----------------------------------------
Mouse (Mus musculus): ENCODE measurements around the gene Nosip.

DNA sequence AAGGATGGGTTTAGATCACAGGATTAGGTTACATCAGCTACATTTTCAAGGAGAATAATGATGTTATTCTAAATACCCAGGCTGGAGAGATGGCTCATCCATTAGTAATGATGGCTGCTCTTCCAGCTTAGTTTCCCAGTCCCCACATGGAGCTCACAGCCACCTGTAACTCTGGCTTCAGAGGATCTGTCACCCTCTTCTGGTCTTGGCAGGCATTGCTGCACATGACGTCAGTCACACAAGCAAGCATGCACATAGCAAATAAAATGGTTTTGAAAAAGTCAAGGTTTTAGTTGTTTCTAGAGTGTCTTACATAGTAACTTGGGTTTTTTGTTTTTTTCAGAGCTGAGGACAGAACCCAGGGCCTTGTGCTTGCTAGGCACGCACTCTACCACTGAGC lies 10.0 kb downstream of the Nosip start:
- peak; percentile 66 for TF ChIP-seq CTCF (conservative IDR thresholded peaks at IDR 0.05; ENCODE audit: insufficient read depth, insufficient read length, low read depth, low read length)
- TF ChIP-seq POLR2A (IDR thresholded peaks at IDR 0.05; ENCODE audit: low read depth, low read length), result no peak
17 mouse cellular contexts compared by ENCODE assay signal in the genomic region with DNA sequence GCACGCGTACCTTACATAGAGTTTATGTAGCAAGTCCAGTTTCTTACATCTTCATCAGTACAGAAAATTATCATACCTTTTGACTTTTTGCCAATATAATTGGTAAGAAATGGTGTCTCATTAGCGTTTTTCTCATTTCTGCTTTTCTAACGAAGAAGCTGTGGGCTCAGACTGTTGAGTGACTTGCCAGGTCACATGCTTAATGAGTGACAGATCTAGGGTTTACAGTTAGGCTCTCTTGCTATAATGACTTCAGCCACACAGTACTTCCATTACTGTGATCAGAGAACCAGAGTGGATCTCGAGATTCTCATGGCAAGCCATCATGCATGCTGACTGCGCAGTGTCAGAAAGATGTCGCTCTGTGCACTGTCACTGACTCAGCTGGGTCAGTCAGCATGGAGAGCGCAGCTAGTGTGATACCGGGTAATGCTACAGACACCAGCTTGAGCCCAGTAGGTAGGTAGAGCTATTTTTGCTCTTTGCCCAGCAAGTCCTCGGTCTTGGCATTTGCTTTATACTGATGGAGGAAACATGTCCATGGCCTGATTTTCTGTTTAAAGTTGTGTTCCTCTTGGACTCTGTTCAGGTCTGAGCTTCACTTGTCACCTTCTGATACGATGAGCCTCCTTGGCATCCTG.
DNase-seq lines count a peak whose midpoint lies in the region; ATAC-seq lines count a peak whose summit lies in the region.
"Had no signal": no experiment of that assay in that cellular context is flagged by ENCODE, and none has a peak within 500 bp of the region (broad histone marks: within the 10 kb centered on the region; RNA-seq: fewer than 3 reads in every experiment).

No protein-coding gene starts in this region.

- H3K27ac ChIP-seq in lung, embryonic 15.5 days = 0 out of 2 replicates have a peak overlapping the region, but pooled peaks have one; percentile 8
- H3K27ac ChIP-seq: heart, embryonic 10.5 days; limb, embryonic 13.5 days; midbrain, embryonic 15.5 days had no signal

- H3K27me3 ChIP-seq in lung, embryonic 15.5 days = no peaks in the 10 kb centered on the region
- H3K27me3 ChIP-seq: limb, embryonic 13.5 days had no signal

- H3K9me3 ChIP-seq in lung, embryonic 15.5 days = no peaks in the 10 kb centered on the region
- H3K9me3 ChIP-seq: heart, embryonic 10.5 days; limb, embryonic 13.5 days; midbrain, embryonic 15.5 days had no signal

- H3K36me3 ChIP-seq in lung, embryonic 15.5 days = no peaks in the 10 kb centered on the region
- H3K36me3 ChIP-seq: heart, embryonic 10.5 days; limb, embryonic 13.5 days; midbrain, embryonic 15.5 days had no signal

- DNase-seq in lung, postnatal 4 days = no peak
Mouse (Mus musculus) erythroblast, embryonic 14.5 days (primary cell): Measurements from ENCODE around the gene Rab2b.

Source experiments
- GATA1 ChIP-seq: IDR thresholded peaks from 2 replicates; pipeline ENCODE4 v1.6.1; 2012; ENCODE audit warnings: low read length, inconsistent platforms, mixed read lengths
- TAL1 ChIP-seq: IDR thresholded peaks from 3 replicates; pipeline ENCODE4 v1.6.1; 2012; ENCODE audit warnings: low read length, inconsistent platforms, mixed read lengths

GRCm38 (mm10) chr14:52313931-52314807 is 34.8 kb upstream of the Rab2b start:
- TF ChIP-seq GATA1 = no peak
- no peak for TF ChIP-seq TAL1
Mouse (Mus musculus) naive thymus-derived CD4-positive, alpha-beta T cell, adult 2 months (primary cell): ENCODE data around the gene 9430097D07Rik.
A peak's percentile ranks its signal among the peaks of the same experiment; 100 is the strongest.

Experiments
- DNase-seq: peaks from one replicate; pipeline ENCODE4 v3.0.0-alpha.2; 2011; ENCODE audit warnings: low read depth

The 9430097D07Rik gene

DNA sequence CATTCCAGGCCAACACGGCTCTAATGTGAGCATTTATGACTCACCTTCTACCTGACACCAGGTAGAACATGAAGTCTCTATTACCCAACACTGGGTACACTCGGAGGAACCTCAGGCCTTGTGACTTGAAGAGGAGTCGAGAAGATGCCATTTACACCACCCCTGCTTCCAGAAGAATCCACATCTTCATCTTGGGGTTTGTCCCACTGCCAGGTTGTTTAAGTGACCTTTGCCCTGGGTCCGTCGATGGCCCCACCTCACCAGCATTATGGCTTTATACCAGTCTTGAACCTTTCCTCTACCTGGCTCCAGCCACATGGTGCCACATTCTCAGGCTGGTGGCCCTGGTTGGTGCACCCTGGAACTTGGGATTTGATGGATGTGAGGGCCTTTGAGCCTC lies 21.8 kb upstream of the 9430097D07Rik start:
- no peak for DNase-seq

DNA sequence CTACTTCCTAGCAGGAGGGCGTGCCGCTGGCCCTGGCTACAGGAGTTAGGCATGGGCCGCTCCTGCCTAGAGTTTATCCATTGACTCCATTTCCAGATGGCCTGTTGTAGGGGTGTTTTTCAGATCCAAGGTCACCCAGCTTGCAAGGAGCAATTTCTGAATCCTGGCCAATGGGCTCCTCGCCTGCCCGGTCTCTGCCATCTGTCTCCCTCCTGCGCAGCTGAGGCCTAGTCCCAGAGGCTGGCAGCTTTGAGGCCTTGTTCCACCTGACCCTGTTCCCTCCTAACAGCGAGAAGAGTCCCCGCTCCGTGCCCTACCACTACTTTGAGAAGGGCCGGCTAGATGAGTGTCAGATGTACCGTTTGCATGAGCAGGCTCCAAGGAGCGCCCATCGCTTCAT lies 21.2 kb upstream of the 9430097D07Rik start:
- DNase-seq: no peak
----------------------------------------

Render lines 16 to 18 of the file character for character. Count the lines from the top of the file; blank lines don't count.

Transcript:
- H3K36me3 ChIP-seq: heart, embryonic 10.5 days; limb, embryonic 13.5 days; midbrain, embryonic 15.5 days had no signal

- DNase-seq in lung, postnatal 4 days = no peak
Mouse (Mus musculus) erythroblast, embryonic 14.5 days (primary cell): Measurements from ENCODE around the gene Rab2b.